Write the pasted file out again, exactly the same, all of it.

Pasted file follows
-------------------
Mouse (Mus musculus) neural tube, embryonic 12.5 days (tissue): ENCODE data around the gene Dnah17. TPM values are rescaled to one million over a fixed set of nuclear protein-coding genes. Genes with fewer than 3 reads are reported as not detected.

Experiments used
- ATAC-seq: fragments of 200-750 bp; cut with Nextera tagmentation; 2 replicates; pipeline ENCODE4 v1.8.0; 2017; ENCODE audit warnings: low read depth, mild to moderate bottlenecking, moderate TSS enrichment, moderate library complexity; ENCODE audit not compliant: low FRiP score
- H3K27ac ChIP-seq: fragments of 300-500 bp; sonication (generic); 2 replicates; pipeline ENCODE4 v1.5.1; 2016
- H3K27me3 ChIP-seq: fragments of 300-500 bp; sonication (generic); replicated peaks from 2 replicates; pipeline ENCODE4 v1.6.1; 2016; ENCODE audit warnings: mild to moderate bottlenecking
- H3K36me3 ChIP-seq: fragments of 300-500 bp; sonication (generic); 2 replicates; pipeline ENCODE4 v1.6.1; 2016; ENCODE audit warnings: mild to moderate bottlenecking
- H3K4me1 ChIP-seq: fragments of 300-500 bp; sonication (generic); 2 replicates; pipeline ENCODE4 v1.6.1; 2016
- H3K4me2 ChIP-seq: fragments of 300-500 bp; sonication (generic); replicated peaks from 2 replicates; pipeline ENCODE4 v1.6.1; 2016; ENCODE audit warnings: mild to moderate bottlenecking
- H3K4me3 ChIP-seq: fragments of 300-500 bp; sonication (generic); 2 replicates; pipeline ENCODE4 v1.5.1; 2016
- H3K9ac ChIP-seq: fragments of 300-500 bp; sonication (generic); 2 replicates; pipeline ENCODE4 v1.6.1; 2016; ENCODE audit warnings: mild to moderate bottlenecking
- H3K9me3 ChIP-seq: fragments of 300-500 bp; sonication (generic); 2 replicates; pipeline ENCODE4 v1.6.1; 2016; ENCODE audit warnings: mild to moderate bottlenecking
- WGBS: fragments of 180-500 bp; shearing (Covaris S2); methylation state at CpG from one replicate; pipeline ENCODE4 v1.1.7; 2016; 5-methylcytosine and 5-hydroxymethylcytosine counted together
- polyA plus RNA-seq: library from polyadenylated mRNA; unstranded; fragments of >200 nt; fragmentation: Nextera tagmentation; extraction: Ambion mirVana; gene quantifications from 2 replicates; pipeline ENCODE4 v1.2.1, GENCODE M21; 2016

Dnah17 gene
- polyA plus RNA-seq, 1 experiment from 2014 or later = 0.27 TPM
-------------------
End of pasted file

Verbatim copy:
Mouse (Mus musculus) neural tube, embryonic 12.5 days (tissue): ENCODE data around the gene Dnah17. TPM values are rescaled to one million over a fixed set of nuclear protein-coding genes. Genes with fewer than 3 reads are reported as not detected.

Experiments used
- ATAC-seq: fragments of 200-750 bp; cut with Nextera tagmentation; 2 replicates; pipeline ENCODE4 v1.8.0; 2017; ENCODE audit warnings: low read depth, mild to moderate bottlenecking, moderate TSS enrichment, moderate library complexity; ENCODE audit not compliant: low FRiP score
- H3K27ac ChIP-seq: fragments of 300-500 bp; sonication (generic); 2 replicates; pipeline ENCODE4 v1.5.1; 2016
- H3K27me3 ChIP-seq: fragments of 300-500 bp; sonication (generic); replicated peaks from 2 replicates; pipeline ENCODE4 v1.6.1; 2016; ENCODE audit warnings: mild to moderate bottlenecking
- H3K36me3 ChIP-seq: fragments of 300-500 bp; sonication (generic); 2 replicates; pipeline ENCODE4 v1.6.1; 2016; ENCODE audit warnings: mild to moderate bottlenecking
- H3K4me1 ChIP-seq: fragments of 300-500 bp; sonication (generic); 2 replicates; pipeline ENCODE4 v1.6.1; 2016
- H3K4me2 ChIP-seq: fragments of 300-500 bp; sonication (generic); replicated peaks from 2 replicates; pipeline ENCODE4 v1.6.1; 2016; ENCODE audit warnings: mild to moderate bottlenecking
- H3K4me3 ChIP-seq: fragments of 300-500 bp; sonication (generic); 2 replicates; pipeline ENCODE4 v1.5.1; 2016
- H3K9ac ChIP-seq: fragments of 300-500 bp; sonication (generic); 2 replicates; pipeline ENCODE4 v1.6.1; 2016; ENCODE audit warnings: mild to moderate bottlenecking
- H3K9me3 ChIP-seq: fragments of 300-500 bp; sonication (generic); 2 replicates; pipeline ENCODE4 v1.6.1; 2016; ENCODE audit warnings: mild to moderate bottlenecking
- WGBS: fragments of 180-500 bp; shearing (Covaris S2); methylation state at CpG from one replicate; pipeline ENCODE4 v1.1.7; 2016; 5-methylcytosine and 5-hydroxymethylcytosine counted together
- polyA plus RNA-seq: library from polyadenylated mRNA; unstranded; fragments of >200 nt; fragmentation: Nextera tagmentation; extraction: Ambion mirVana; gene quantifications from 2 replicates; pipeline ENCODE4 v1.2.1, GENCODE M21; 2016

Dnah17 gene
- polyA plus RNA-seq, 1 experiment from 2014 or later = 0.27 TPM